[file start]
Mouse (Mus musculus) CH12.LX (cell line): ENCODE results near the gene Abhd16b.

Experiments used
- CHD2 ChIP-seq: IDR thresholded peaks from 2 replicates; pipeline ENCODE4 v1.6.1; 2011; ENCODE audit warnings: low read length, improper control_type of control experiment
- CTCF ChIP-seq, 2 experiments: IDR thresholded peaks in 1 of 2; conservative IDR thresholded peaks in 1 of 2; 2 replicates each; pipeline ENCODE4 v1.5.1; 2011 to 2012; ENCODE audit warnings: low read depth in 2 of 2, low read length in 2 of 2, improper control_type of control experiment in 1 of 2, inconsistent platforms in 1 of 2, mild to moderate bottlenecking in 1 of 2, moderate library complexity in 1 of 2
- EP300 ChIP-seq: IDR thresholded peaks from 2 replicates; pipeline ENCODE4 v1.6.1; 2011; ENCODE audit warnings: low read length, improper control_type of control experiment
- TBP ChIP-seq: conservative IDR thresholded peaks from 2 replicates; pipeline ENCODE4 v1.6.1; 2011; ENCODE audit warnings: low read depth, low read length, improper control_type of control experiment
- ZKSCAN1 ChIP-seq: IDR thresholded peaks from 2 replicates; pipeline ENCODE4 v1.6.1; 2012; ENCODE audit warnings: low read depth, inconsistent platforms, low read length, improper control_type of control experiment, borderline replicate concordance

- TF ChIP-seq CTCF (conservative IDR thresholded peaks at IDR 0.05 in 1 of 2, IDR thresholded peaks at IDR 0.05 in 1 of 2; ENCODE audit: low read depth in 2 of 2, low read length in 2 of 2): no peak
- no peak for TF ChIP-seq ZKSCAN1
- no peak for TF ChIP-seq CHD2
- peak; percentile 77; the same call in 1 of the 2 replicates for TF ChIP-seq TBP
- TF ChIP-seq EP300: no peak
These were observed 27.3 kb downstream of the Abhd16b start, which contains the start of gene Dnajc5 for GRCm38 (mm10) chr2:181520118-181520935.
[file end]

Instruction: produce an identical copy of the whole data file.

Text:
Mouse (Mus musculus) CH12.LX (cell line): ENCODE results near the gene Abhd16b.

Experiments used
- CHD2 ChIP-seq: IDR thresholded peaks from 2 replicates; pipeline ENCODE4 v1.6.1; 2011; ENCODE audit warnings: low read length, improper control_type of control experiment
- CTCF ChIP-seq, 2 experiments: IDR thresholded peaks in 1 of 2; conservative IDR thresholded peaks in 1 of 2; 2 replicates each; pipeline ENCODE4 v1.5.1; 2011 to 2012; ENCODE audit warnings: low read depth in 2 of 2, low read length in 2 of 2, improper control_type of control experiment in 1 of 2, inconsistent platforms in 1 of 2, mild to moderate bottlenecking in 1 of 2, moderate library complexity in 1 of 2
- EP300 ChIP-seq: IDR thresholded peaks from 2 replicates; pipeline ENCODE4 v1.6.1; 2011; ENCODE audit warnings: low read length, improper control_type of control experiment
- TBP ChIP-seq: conservative IDR thresholded peaks from 2 replicates; pipeline ENCODE4 v1.6.1; 2011; ENCODE audit warnings: low read depth, low read length, improper control_type of control experiment
- ZKSCAN1 ChIP-seq: IDR thresholded peaks from 2 replicates; pipeline ENCODE4 v1.6.1; 2012; ENCODE audit warnings: low read depth, inconsistent platforms, low read length, improper control_type of control experiment, borderline replicate concordance

- TF ChIP-seq CTCF (conservative IDR thresholded peaks at IDR 0.05 in 1 of 2, IDR thresholded peaks at IDR 0.05 in 1 of 2; ENCODE audit: low read depth in 2 of 2, low read length in 2 of 2): no peak
- no peak for TF ChIP-seq ZKSCAN1
- no peak for TF ChIP-seq CHD2
- peak; percentile 77; the same call in 1 of the 2 replicates for TF ChIP-seq TBP
- TF ChIP-seq EP300: no peak
These were observed 27.3 kb downstream of the Abhd16b start, which contains the start of gene Dnajc5 for GRCm38 (mm10) chr2:181520118-181520935.